Facebook’s Fake News Initiatives For India Elections Create Slippery Slope For Traditional Vs. Social Media

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As reported by The Inquisitr, Facebook announced that it is taking steps towards tackling the issue of fake news, an issue infamously tied to the 2016 United States Presidential Election. While the topic is now generally covered in detail during political campaigns in the United States and Europe, the rise of fake news during India’s 2019 election season has caused the social media company to team up with media organizations in the country to flag stories that are false.

So far the majority of the pages and sources targeted for removal have origins in the ISI, the military establishment of Pakistan, and have focused on themes such as “military fan pages” and “Kashmir community pages.”

While it has yet to be seen what impact fake news could have on the elections in India — as well as what potential efficacy Facebook’s initiatives could have in dampening them — one thing has become quite clear. In modern times, the immediacy of social media reporting has become a threat not only to the traditional trusted news outlets, but also to society’s interpretation of developing events.

This growing fear has prompted calls for more responsibility to be shown by tech giants for the information that they platform, as well as several government hearings focused on the phenomena. The question becomes not if but when stricter regulations will be enacted focusing on putting a stop to the practice; but from that point, the slippery slope arises as to what exactly is fake news and who is the arbiter of such?

With the charge of “fake news” becoming an ubiquitous accusation prior to and since the election of President Donald Trump, the definition of what truly is fake news has become muddled in a grey area since the term first arose. The president’s critics have called out what they allege are half-truths of his economic successes and the president himself has called out major news outlets that write stories that are negative or otherwise not in line with his agenda or narrative.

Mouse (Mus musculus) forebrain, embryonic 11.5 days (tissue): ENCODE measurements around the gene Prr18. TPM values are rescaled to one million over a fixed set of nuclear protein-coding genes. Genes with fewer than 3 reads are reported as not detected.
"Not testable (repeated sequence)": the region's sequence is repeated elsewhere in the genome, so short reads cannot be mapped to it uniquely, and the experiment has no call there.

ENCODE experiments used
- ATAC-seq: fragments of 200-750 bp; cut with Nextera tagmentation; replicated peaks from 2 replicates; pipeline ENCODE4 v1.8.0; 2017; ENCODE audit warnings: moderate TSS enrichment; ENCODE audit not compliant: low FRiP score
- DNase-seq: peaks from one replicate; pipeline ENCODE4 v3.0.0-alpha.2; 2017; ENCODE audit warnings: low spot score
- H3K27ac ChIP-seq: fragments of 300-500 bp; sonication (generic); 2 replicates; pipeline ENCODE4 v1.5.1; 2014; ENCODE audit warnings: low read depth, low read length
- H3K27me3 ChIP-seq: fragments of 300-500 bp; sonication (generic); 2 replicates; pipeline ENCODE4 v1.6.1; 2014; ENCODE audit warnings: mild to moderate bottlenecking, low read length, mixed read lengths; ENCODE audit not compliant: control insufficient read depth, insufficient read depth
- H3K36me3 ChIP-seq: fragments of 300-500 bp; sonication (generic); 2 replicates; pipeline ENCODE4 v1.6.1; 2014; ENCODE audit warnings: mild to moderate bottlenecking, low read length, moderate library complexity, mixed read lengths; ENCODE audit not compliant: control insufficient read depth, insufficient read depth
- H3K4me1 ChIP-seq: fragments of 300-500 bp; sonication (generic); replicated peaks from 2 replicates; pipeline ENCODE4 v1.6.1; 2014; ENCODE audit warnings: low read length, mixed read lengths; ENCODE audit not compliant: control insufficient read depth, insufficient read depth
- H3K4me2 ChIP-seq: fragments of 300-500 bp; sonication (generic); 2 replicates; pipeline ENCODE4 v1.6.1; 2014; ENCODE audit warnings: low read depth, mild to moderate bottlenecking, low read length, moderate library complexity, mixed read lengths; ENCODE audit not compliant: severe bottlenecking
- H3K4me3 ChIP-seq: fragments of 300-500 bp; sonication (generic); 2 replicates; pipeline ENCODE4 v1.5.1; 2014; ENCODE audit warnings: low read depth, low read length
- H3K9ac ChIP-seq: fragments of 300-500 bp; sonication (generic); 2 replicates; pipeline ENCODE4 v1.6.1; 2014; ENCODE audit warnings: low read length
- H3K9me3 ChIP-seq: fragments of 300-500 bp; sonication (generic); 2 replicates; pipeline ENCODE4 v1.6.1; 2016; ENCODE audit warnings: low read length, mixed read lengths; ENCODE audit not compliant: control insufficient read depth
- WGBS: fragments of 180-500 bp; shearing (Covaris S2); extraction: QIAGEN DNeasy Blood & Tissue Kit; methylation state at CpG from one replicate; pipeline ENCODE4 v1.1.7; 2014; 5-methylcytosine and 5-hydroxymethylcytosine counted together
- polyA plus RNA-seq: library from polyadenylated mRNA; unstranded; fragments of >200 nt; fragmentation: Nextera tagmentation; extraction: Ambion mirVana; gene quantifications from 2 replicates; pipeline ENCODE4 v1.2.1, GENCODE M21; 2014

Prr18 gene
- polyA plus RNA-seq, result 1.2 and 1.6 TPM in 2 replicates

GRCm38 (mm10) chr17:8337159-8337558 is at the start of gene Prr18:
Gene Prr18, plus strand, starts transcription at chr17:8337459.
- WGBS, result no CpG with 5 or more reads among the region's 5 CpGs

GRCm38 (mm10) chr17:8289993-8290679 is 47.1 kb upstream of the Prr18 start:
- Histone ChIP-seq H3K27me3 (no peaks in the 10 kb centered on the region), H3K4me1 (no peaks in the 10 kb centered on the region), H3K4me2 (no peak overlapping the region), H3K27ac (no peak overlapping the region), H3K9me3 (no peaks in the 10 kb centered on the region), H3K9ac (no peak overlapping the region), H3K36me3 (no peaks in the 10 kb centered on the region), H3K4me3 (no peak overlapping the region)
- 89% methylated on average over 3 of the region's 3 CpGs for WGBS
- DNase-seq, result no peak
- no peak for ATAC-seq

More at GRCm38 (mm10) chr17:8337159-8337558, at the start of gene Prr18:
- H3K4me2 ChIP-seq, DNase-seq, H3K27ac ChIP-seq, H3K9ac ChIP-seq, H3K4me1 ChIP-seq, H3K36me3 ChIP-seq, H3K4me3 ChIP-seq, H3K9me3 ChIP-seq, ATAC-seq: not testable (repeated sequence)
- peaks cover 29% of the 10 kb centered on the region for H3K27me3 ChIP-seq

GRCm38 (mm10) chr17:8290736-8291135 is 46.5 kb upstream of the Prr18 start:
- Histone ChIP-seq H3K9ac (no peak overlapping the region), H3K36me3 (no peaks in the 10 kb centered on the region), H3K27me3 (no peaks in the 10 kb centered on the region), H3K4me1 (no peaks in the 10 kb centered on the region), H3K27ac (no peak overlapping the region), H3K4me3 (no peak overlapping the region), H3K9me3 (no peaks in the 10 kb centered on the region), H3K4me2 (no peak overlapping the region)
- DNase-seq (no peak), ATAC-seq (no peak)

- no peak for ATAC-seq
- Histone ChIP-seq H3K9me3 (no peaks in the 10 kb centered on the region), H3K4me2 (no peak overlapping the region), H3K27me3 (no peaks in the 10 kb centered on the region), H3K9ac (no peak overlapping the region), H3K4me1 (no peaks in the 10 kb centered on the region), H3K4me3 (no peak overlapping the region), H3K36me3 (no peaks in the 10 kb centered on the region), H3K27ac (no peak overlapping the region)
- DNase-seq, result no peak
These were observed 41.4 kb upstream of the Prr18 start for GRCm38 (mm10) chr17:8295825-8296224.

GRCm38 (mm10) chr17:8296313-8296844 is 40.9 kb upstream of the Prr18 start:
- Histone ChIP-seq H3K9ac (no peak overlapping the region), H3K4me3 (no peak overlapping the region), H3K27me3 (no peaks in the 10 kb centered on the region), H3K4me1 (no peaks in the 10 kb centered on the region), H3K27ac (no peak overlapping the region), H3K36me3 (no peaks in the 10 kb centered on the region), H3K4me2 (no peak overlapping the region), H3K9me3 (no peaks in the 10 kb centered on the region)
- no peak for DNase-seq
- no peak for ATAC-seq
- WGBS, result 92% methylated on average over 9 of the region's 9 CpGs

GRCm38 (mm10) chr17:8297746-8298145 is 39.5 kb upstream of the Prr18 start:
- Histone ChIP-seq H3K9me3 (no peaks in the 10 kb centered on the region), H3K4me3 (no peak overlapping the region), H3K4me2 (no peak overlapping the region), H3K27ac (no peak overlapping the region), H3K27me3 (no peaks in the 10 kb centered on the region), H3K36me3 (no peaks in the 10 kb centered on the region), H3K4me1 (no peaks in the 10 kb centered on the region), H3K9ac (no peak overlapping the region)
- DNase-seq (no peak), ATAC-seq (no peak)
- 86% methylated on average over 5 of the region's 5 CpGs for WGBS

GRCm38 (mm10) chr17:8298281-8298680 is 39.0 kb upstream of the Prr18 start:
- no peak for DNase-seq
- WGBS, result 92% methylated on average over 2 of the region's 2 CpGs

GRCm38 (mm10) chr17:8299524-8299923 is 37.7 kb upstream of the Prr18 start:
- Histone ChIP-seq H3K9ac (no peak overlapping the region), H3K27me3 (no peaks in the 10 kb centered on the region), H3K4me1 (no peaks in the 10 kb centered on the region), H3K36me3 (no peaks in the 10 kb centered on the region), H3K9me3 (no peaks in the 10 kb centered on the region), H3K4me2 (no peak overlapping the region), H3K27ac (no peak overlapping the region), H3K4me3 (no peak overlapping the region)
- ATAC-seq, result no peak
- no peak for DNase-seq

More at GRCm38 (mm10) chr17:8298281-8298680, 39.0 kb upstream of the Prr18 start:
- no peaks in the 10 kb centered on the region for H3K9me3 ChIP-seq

The issue is that an idea that should have a straightforward definition has different meanings to everyone. Politics by its definition is never black and white and information is constantly filtered through one’s political beliefs. While Trump’s critics may feel that fake news played a role in his election, it appears that the president and Republicans in power share the view that it is being used to attack him. Despite the fact that Facebook is an independent company, legal and financial threats it may face would likely play a role in what it deems fake. Is there an objective, concrete definition of fake news that will be universally accepted?

In mainstream circles, the QAnon-style conspiracies that seem to have gained a more prominent role at Trump rallies would be an ideal target, but supporters of the president may look to the traditional media’s coverage of the Mueller investigation and accuse it of pushing a conspiracy of its own. This compartmentalization of not only political thought but media and perspective consumed rose, ironically, due to the wide availability of information due to the internet and social media. Social media allows the individual to customize his or her own personal echo chamber.

At the end of the day, with Pandora’s Box metaphorically open, putting what could be termed as censorship into the hands of a private company or a partisan government runs the risk of not only giving credence to the paranoia of one side, but also driving the extremes deeper underground. While that may work on a surface level, the issues that cause people to buy into false reports would still be unaddressed and festering, likely coming back even stronger once a new social media platform rises.